On 13/10/2012 18:52, Frank Newton wrote:
I’m not in favor of expecting people to have certain library skills. Library staff including librarians are supposed to meet people at their point of need. Ours is a helping profession.
In an earlier E-mail, I referred to the important role which microfilm played in straightening up my attitudes about library work. I’m pretty good at words, but have low manual dexterity and poor spatial visualizing skills. As a result, learning to thread a reel of microfilm on a microfilm reader was a humbling experience for me. Furthermore, I forgot how to do it several times as a result of a universal condition which James describes:“Many of these skills are highly complex, and people may learn them for a time . . . but if they do learn them and they are unused, people forget them.”Over the course of several decades, during which it was sometimes five years between one time when I had to use microfilm and the next time I had to use it, I forgot how to thread a reel of microfilm on a microfilm reader several times.
There is no avoiding that there are some skills that we assume people must have before they begin searching. In Cutter’s day, he assumed that everybody would look for information as they would in a printed dictionary: in alphabetical order. Also, that they would look for people under “surname-forename”. People would also look up corporate names and titles in specific ways. His assumptions were based on the technology–the card catalog–that ruled his day. I already mentioned the importance of “catch-word title” for Cutter. What about corporate bodies? In his Rules, Cutter has a long excerpt from a discussion he had in Library Journal about why he disagrees with the German guideline to treat “works by corporate bodies as anonymous, for reasons of entry” and thereby enter under title. But that runs into the problems of useful titles, and titles of works issued by these bodies are often bad access points (“Journal of ….”) so the German practice was to enter under the first noun in the title. In the Library Journal discussions, one person had suggested title entry under the Society’s name, e.g. “Proceedings of the Royal Society” under “Royal Society, Proceedings of” (a catch-word title). Cutter demolished that argument and argued for corporate body entry.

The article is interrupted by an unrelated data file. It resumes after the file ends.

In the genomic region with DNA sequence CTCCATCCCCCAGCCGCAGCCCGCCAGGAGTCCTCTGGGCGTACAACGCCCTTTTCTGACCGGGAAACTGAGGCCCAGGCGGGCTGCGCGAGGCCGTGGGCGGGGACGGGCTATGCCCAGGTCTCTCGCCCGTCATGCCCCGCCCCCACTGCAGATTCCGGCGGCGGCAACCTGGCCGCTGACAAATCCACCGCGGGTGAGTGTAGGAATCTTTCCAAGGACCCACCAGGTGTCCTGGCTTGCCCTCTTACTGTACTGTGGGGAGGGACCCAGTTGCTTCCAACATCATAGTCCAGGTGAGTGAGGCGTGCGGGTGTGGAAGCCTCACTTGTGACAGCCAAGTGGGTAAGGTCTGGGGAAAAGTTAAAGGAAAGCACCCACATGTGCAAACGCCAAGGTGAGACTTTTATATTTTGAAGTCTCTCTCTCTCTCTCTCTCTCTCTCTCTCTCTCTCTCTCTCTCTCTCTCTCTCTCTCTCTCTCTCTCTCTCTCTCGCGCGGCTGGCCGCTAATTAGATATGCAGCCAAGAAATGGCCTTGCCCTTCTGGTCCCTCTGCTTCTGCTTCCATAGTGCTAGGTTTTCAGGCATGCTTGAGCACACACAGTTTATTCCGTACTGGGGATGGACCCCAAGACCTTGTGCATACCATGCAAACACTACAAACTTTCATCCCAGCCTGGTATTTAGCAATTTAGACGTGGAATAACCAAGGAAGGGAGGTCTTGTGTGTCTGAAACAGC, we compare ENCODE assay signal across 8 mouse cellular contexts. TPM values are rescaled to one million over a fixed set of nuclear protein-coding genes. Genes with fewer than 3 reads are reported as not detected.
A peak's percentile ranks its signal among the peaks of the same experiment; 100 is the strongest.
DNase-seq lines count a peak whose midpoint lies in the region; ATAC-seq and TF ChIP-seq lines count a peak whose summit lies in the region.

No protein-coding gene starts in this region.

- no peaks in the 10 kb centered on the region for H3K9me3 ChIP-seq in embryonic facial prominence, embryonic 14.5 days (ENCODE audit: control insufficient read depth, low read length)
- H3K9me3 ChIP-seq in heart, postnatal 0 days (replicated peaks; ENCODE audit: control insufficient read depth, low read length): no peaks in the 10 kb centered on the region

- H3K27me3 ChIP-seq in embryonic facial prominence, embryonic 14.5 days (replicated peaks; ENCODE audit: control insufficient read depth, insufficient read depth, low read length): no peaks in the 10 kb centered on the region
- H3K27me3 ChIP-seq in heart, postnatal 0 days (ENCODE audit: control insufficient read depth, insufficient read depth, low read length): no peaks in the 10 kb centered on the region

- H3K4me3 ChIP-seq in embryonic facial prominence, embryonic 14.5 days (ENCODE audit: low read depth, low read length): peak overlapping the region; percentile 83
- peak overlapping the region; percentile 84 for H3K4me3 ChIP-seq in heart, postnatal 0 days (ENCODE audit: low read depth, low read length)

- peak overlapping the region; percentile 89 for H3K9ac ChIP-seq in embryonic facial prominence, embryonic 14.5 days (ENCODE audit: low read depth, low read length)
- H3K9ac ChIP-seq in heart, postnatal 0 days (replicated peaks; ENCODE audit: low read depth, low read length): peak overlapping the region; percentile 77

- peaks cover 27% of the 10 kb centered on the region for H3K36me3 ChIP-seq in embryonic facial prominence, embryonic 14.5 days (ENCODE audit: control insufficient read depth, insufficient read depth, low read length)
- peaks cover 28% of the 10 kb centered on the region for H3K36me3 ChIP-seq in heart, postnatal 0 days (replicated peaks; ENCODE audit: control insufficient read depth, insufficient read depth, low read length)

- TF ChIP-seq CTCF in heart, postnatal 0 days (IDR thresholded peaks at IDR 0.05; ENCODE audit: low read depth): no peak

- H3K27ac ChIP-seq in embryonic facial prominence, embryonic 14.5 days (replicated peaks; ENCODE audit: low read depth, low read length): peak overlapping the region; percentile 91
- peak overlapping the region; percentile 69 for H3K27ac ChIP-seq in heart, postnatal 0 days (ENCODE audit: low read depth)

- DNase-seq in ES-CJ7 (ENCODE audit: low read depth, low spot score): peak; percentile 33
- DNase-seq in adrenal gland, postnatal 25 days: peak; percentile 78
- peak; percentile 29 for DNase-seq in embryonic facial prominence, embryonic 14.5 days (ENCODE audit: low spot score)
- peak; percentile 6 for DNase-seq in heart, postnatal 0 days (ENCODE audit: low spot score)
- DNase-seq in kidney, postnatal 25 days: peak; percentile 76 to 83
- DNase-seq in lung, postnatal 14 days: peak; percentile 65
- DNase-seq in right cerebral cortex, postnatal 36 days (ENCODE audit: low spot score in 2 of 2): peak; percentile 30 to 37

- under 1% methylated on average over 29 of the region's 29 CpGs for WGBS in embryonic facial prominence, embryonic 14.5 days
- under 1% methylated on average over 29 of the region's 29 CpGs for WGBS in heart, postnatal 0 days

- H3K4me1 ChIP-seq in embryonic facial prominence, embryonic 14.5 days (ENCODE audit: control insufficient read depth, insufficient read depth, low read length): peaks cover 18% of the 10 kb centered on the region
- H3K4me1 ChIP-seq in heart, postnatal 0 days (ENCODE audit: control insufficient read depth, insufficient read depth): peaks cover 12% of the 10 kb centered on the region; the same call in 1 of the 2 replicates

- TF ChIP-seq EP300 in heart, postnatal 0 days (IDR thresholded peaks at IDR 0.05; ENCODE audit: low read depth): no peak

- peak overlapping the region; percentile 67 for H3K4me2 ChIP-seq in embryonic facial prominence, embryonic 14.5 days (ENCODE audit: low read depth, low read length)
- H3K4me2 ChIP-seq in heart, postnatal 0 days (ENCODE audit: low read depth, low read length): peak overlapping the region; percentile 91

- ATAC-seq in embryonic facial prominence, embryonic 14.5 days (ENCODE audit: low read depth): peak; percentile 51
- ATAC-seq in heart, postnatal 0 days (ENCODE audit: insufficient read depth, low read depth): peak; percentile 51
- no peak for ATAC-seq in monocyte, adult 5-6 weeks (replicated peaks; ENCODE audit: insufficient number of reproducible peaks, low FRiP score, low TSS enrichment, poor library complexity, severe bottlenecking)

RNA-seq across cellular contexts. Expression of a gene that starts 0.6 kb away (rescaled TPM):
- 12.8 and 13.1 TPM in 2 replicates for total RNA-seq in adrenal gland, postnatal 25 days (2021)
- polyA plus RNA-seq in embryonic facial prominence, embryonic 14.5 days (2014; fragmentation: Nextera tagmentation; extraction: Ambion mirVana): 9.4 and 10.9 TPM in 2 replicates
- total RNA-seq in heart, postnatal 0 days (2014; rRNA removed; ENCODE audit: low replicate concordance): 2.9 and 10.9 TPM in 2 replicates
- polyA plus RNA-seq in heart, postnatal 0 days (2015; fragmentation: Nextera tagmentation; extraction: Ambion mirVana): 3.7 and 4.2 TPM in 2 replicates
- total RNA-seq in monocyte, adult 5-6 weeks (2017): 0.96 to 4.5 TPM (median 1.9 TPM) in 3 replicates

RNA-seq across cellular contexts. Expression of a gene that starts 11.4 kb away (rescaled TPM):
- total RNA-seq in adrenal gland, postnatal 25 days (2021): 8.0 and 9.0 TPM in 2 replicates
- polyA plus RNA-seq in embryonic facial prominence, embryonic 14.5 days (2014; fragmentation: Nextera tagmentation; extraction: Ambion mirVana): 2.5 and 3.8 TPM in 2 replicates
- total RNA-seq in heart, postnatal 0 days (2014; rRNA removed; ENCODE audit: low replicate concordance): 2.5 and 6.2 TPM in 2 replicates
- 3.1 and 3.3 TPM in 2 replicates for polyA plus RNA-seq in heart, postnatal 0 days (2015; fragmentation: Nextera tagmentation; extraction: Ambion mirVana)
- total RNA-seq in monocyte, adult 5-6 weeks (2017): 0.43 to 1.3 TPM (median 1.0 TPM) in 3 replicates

But that led to another problem: do the names of corporate bodies go under their own names, or under the place? Pre-AACR2 believed that many should go under the place, e.g. you would find the Metropolitan Museum of Art under “N”: “New York (City) Metropolitan Museum of Art” http://imagecat1.princeton.edu/cgi-bin/ECC/cards.pl/disk12/2983/D3933?d=f&p=Metropolitan+M&g=18005.500000&n=11&r=1.000000&thisname=0000.0013.tiff and AACR2 changed much of that.